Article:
One very cool feature of the Marketplace when purchasing a gear set is that the items in the set are displayed and can be highlighted to see what stats they give and whether or not it’s better than what is already being worn. There are also Random Loot Boxes in magical, enchanted and epic forms that will give players one of up to 12 items contained in the box. Again, items are displayed but only one will be given when the box is opened.

Keep reading to find out about instanced dungeons, the customizable UI, graphics, the game map and the final word.

Instanced Dungeons

One of the most exciting features that Kasparek showed me are the newly implemented instanced dungeons. Instanced dungeons can be accessed beginning at about level 10 and are definitely NOT solo player friendly. In fact, when we were touring the first dungeon, our two level 50 characters took more time than I would have figured to bring down a pair of level 13 monsters! This is a purposeful design, Kasparek said, to encourage players to party up. Instances should be run in parties of 4-6 though there has been some talk about making dungeons accessible to the solo player similar to what Dungeons & Dragons Online has done.

Instances contribute directly to the lore of Alganon and quests are completed to move on. Some instances have other instances inside of them that depend on completing one quest before moving onto the next section.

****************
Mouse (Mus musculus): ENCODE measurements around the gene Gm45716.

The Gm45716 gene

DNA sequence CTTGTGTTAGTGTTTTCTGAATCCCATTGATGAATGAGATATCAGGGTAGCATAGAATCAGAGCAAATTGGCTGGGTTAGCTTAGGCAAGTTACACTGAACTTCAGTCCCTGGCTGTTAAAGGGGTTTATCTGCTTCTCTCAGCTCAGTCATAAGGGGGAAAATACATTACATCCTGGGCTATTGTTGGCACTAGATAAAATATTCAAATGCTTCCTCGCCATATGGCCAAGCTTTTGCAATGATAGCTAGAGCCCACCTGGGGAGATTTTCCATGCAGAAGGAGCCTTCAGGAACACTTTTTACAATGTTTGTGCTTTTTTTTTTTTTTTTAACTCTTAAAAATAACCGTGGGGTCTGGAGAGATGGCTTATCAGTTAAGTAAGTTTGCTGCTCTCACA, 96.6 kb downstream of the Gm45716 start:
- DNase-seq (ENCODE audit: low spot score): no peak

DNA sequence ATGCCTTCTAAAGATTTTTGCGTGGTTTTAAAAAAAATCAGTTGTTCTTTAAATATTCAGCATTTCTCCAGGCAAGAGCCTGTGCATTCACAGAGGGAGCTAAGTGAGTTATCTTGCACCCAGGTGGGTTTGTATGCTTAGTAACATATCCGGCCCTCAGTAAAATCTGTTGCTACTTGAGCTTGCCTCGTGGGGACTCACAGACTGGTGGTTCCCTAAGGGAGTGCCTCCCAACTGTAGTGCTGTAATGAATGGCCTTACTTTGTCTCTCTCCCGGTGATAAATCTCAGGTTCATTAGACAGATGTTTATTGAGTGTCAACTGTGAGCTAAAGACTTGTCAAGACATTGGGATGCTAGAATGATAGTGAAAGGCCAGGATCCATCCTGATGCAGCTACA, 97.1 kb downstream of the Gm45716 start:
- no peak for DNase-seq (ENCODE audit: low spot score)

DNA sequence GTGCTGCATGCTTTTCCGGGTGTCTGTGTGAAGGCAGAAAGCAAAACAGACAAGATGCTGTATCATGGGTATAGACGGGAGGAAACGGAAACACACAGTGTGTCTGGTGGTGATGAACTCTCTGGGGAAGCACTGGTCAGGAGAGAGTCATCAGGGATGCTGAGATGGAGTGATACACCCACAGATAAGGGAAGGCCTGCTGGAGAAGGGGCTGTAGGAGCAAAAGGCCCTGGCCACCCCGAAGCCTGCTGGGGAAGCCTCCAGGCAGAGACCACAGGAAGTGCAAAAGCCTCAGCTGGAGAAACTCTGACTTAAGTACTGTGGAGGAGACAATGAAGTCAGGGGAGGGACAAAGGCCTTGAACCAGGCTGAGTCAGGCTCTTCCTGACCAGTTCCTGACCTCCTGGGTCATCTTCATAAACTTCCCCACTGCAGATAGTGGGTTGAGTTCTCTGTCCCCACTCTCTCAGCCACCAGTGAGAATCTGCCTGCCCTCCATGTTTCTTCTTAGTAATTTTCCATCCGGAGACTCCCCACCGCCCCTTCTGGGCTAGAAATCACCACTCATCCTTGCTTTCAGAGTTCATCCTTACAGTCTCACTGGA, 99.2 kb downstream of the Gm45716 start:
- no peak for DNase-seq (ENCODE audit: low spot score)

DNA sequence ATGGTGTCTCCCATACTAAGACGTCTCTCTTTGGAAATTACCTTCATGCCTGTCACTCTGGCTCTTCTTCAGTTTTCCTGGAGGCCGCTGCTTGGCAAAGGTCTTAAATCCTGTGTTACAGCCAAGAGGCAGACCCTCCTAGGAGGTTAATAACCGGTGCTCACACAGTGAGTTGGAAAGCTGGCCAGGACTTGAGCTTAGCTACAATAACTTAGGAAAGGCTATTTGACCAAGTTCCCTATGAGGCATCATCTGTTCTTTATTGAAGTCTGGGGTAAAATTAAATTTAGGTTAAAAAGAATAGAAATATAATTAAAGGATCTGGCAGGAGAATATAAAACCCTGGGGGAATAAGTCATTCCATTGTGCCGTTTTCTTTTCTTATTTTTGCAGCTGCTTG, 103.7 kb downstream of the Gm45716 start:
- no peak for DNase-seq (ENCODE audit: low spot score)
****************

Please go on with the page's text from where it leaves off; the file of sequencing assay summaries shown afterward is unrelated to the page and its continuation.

The Death System

The dungeons made me wonder how death will be dealt with in Alganon. Kasparek told me that if a character dies in an instance, they are sent back to the beginning but not booted out. In instances and elsewhere in the Alganon world, if players return in ghost form to their corpse, gear will take a 10% durability hit. If they choose to respawn, gear will be dinged for a 30% durability loss. As players get better and more elaborate gear, the cost for respawning could become quite hefty in terms of item repair cost.

Customizable UI & Graphics

Another awesome feature in Alganon 2.0 is the almost completely customizable user interface. Nearly every part of the UI can be moved, resized, or taken out altogether. The only part of the UI that cant’ be altered in one way or another is the inventory bag display. Inventory will always open in the lower right hand corner.